Sure, there's profit in crime for Eddie, but those arms can kill people, and when we see the thieves forget to cover the camera lens with duct tape, we get an inkling that this robbery is going south on them. Friends like these will be looking for some­one to blame, and it may be Eddie taking the hit instead of his planned (“it's gonna be me goin' to Florida”) retire­ment. The proverbs here are supposed to enlighten a fellow that armed robbery can back­fire, it's best to avoid such endeavors as a bird avoids a net in plain sight. The movie's parallel is a Boston Bruins vs. Black­hawks hockey game at the old Boston Gardens in which a Hawks player is pulled down by a Bruin near the Chicago goal. The subsequent on-ice alter­cation involving the Chicago goalie illustrates how seriously they try to avoid the puck being cata­pulted into that net. Eddie Coyle's remarks on player Bobby Orr (“Can you imagine being a kid like that. What is he, 24 or some­thing. Greatest hockey player in the world. … Geeze, what a future he's got”) illustrate the bright future that's possible to a kid who “listens to his mother.”

Production Values

“The Friends of Eddie Coyle” (1973) was directed by Peter Yates who also directed “Bullitt.” The screenplay was written by Paul Monash, based on a novel The Friends of Eddie Coyle, by George V. Higgins. Higgins was both a prosecutor and a defense attorney in his legal career and saw the system from both sides. Yates gave it a minimalist approach with the danger lurking behind the scenes.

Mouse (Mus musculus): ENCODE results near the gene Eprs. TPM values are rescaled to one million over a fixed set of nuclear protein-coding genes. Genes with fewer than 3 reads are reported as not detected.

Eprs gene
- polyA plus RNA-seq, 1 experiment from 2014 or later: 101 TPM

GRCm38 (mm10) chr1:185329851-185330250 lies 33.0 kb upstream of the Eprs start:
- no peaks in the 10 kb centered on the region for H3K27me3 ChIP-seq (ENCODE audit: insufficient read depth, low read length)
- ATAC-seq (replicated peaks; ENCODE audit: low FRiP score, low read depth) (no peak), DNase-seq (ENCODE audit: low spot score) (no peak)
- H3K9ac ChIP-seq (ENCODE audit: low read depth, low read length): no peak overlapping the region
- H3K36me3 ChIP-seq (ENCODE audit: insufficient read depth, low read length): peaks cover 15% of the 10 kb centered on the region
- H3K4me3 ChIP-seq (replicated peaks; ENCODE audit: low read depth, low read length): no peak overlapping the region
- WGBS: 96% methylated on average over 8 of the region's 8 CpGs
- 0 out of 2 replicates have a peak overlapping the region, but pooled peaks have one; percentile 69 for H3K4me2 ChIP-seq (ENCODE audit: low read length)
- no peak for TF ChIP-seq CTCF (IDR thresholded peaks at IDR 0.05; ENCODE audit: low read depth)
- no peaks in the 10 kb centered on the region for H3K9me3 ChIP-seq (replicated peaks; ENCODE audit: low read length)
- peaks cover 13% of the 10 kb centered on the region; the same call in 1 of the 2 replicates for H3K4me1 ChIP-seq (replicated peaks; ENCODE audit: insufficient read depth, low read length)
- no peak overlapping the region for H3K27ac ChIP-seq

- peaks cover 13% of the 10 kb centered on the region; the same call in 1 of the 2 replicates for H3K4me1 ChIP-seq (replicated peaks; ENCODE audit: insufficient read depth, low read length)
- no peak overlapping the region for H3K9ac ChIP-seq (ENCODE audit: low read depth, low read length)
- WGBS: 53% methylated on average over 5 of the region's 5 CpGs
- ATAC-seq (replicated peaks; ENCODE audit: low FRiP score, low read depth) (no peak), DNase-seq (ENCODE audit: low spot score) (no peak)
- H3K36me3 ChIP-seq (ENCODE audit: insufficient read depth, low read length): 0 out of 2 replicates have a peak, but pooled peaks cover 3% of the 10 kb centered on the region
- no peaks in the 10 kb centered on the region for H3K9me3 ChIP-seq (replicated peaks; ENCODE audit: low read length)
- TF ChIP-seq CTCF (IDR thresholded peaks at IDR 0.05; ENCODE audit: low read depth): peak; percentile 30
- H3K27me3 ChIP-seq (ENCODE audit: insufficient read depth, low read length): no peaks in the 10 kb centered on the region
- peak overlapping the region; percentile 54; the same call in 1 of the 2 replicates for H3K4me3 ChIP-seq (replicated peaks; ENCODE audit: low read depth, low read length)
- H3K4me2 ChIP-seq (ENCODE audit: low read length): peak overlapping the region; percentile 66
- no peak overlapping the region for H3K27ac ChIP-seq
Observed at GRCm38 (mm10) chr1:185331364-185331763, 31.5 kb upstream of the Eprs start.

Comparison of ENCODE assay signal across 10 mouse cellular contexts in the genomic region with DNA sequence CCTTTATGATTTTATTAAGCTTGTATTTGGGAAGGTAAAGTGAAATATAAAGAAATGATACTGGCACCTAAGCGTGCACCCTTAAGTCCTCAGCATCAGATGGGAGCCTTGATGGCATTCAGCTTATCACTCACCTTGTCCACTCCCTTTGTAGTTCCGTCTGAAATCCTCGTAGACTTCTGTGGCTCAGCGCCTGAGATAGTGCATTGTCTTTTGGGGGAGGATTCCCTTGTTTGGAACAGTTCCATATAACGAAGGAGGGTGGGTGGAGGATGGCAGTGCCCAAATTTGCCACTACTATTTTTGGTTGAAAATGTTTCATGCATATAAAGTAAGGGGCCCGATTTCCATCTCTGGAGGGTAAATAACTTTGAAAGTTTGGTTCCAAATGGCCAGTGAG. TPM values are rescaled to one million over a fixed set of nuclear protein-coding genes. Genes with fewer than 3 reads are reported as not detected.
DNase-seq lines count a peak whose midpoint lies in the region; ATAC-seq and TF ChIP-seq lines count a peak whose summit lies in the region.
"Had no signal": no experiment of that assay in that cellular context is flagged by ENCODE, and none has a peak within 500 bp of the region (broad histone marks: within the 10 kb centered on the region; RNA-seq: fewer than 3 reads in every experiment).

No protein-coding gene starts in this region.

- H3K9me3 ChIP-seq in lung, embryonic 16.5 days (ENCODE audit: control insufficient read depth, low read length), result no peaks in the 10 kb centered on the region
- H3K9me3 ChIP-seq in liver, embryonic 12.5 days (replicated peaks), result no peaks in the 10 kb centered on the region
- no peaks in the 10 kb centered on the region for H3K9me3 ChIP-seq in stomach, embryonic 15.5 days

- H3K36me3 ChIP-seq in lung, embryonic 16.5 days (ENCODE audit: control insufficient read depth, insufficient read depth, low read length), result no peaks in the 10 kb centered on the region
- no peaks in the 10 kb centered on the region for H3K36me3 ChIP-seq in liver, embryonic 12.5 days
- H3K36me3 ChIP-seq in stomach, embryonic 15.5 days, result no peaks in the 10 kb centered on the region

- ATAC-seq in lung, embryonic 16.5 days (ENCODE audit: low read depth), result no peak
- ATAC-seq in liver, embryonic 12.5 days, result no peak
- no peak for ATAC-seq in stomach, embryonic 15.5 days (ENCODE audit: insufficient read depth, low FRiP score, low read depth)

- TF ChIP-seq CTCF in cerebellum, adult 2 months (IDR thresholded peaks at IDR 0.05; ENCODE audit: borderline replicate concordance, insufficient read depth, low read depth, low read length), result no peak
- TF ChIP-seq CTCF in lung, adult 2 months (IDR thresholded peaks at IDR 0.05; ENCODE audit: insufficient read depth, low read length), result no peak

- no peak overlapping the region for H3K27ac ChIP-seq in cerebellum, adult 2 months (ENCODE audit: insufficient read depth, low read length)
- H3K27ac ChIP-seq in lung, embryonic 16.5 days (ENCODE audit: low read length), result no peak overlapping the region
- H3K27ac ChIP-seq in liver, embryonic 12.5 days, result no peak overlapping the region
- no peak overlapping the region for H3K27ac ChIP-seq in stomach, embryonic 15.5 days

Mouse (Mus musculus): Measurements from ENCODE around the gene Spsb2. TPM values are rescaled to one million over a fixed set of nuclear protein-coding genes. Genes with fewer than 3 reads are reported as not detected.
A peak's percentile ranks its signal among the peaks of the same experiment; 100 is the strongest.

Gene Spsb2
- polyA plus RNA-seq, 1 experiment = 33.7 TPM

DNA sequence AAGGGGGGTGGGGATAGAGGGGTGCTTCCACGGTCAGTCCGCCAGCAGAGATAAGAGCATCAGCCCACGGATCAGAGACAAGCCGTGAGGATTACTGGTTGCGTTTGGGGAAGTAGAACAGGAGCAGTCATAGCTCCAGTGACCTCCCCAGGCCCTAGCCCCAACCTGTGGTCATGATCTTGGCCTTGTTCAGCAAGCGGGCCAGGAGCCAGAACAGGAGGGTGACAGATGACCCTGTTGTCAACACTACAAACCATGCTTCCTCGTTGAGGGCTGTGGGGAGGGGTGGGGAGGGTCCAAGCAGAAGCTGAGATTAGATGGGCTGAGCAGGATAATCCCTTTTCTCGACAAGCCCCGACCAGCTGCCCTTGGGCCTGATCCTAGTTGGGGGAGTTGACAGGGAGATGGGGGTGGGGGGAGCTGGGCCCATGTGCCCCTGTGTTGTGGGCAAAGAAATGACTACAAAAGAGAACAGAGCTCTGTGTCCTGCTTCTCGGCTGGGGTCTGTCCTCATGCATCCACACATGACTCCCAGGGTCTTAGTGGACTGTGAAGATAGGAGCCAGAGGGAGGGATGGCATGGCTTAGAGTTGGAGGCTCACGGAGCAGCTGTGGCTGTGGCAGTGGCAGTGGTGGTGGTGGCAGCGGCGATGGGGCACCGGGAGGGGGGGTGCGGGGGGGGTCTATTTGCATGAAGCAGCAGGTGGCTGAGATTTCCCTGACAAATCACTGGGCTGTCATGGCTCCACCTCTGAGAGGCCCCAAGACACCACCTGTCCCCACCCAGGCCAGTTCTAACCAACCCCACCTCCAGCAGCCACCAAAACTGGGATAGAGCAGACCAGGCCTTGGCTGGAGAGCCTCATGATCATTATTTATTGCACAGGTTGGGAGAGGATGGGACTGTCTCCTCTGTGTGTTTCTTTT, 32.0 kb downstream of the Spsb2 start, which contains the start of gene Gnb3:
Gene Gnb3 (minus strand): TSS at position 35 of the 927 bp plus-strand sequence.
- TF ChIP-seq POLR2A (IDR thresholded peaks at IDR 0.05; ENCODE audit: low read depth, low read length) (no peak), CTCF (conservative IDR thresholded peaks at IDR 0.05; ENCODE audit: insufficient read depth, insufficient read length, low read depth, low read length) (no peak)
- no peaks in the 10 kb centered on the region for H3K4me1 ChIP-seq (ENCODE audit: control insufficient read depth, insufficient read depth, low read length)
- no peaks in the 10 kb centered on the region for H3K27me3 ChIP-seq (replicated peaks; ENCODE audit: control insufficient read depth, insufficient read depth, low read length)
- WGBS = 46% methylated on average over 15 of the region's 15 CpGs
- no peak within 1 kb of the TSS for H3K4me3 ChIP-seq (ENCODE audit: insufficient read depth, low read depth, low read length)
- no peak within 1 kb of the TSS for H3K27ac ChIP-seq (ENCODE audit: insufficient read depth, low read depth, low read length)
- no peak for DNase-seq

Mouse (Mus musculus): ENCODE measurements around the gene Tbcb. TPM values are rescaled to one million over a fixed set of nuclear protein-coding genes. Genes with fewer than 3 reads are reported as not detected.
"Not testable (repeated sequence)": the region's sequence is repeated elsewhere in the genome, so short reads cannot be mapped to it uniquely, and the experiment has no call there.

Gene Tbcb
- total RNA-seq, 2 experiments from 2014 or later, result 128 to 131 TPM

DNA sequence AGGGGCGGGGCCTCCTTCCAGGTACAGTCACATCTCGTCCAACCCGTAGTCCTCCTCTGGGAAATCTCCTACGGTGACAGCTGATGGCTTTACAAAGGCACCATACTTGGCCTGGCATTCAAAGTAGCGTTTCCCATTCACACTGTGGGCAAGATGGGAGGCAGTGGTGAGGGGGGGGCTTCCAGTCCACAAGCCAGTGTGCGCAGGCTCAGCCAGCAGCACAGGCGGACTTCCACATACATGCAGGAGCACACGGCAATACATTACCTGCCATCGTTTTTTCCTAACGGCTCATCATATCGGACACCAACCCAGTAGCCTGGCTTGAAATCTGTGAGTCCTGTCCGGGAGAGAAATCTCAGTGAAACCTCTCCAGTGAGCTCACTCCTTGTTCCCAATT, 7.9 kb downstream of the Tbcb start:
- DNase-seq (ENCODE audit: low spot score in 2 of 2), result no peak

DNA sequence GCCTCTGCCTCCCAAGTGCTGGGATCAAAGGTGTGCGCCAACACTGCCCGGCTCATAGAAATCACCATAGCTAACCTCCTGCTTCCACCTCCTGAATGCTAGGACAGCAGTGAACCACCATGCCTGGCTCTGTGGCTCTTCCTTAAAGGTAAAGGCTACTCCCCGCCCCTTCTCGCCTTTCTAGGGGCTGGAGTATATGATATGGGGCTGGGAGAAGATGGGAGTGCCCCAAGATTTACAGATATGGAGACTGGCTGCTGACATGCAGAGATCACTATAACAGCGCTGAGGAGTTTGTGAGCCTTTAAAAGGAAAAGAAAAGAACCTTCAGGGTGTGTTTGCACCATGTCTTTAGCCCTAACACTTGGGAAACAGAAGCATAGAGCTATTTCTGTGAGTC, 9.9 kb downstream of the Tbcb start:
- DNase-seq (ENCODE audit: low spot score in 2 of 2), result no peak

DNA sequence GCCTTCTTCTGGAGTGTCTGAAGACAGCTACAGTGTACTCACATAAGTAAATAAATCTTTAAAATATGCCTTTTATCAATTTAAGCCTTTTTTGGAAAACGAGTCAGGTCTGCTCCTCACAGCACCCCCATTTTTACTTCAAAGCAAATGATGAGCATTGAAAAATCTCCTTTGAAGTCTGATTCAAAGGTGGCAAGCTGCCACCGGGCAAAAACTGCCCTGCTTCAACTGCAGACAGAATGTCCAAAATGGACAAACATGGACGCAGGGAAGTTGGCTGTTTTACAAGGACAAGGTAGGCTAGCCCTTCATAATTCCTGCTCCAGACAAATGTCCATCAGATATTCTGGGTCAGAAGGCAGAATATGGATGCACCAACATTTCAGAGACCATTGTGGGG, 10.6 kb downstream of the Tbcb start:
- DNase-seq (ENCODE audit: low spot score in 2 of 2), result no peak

It stars Robert Mitchum, Peter Boyle, and Richard Jordan. Mitchum was a consummate actor and his Chicago accent flaw­less. Peter Boyle played the bartender/hit man Dillon w/a record, being the same Dillon as seen in the 2012 film “Killing Them Softly” but played by a different actor. Jordan played a cop to put you on edge if you aren't that way already. Dave Grusins's score is spot on, if a bit jivey for my taste. Boston location work is well done. Like the snow shovels in a bank president's garage, it'll suggest a chilly climate. Big American cars dominate both visually and audibly. It's rated R.

Review Conclusion w/ Christian Recommendation

I enjoyed the movie, being an easy-to-please reviewer. One must pay scrupulous attention to the lineup of characters to follow the plot, as it jumps around some. The acting by the lead was unmatched. The action was minimal, the suspense maximized, and the climax under­stated—the director is British, so it figures. This would be a good movie to show a kid who's contem­plating the gang life.

Movie Ratings

Action factor: Decent action scenes. Suitability For Children: Not Suitable for Children of Any Age. Video Occasion: Good for Groups. Special effects: Average special effects. Suspense: Keeps you on the edge of your seat. Overall product rating: Four stars out of five.